The EI library in London is temporarily closed (re-opening on 1st June at the earliest), as a precautionary measure in light of the ongoing COVID-19 situation. The Knowledge Service will still be answering email queries via email@example.com, and is available for live chats on this page during working hours (09:15-17:00 GMT). Our e-library is always open for members here: https://knowledge.energyinst.org/services/elibrary, for full-text access to over 200 e-books and millions of articles. We are sorry for any inconvenience.
Does the proposed lighting solution comply with current building regulations?
In the UK, any new construction or major refurbishment project must comply with the 2013 Building Regulations. Regulation requirements include:
- A minimum efficiency for lighting fixtures at 60 lumens per circuit-Watt in the system. Lower efficiency luminaires are permitted only when fitted with particular types of lighting controls
- sufficient illuminance levels for each work task Illuminance (or light) levels indicate the amount of light required for performing a task in a safe and efficient manner. In the UK, illuminance levels are published primarily by the Society for Lighting and Light (SLL). Most publications, guidance and legislation refer to these or are in line with them. Please see examples of activities and their associated maintained illuminance levels in the card titled Check whether your lighting design meets the standards of the Health and Safety Executive's 'HSG 38: Lighting at Work.'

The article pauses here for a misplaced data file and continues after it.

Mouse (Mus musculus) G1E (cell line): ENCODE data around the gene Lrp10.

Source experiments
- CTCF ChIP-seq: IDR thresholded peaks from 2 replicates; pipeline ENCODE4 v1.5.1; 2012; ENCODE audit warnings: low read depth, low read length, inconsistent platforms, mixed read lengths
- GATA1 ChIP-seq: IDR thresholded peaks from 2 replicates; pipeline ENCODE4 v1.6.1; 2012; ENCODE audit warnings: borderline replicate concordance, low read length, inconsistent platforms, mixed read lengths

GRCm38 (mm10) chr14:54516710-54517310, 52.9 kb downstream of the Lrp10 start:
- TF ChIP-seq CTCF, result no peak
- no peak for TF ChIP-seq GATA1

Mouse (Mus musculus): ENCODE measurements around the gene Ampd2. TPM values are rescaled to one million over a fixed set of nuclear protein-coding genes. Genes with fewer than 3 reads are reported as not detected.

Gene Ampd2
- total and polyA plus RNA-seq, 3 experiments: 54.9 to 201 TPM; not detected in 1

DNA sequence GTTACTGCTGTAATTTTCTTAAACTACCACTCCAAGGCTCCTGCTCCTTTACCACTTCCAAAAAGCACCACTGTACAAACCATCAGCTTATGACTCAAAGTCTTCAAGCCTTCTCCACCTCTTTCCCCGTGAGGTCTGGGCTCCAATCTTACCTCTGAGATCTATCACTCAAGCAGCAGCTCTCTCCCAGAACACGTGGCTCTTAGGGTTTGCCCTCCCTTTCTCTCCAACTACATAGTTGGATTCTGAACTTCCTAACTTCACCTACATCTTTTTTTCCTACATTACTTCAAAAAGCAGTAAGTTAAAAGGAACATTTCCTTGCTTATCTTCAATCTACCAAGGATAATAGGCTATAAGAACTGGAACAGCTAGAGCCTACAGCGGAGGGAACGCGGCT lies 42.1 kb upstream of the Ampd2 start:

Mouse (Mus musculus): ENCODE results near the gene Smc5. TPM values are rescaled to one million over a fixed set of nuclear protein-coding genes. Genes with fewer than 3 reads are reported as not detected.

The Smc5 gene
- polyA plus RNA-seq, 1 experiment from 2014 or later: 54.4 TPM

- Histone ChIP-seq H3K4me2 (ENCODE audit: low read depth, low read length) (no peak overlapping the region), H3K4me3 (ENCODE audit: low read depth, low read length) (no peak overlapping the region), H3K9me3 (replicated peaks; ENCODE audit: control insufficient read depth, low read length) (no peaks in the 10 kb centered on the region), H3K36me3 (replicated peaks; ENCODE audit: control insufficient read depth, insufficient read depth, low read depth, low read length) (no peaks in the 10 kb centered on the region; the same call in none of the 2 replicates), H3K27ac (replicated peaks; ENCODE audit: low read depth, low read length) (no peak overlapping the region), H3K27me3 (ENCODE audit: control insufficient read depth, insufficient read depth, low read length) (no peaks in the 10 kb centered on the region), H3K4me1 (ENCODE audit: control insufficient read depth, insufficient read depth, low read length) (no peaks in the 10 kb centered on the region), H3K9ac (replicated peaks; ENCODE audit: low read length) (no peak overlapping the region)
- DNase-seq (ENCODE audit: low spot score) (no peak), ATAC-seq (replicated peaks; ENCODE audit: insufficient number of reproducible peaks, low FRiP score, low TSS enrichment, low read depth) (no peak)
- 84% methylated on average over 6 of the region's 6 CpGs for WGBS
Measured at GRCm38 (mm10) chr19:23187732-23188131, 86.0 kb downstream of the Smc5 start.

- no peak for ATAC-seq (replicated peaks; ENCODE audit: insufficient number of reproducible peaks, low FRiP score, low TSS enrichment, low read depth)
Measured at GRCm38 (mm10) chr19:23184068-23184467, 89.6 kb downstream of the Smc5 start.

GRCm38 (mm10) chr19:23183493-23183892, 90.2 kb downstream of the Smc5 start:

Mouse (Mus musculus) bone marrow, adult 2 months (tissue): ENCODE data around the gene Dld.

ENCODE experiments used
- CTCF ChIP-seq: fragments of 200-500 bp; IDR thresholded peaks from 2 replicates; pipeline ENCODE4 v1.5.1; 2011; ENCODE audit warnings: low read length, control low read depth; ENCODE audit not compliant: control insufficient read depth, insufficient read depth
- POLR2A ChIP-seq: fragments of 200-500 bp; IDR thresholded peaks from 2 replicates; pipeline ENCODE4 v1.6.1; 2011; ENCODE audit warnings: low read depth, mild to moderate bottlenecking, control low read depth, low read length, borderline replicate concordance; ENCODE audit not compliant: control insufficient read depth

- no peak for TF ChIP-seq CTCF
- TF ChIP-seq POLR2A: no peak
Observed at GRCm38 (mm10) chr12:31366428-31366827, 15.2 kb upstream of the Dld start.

- appropriate ‘unified glare rating’ (UGL) factor The luminance from the lamps divided by the background luminance from the room's walls and ceiling. This varies depending on elements such as the dimensions of the space and the technical properties of its lamps and luminaires. According to the ‘SSL Lighting Guide 07: Offices’ the unified glare factor for office spaces should not exceed 19.
- appropriate contrast levels between different areas of a building
- appropriate brightness levels of various surfaces such as walls and ceilings
Another method for complying with the 2013 Building Regulations’ energy efficiency requirements for lighting systems is the Lighting Energy Numeric Indicator, LENI.
The LENI method calculates the energy performance of a lighting system in terms of energy consumed per square metre of floor area per year (kWh/m2/yr). Use of LENI promotes efficient use of lighting, not just efficiency of individual lighting components, as was the case for the previous edition of the Building Regulations. In doing so, it recognises the importance of lighting control.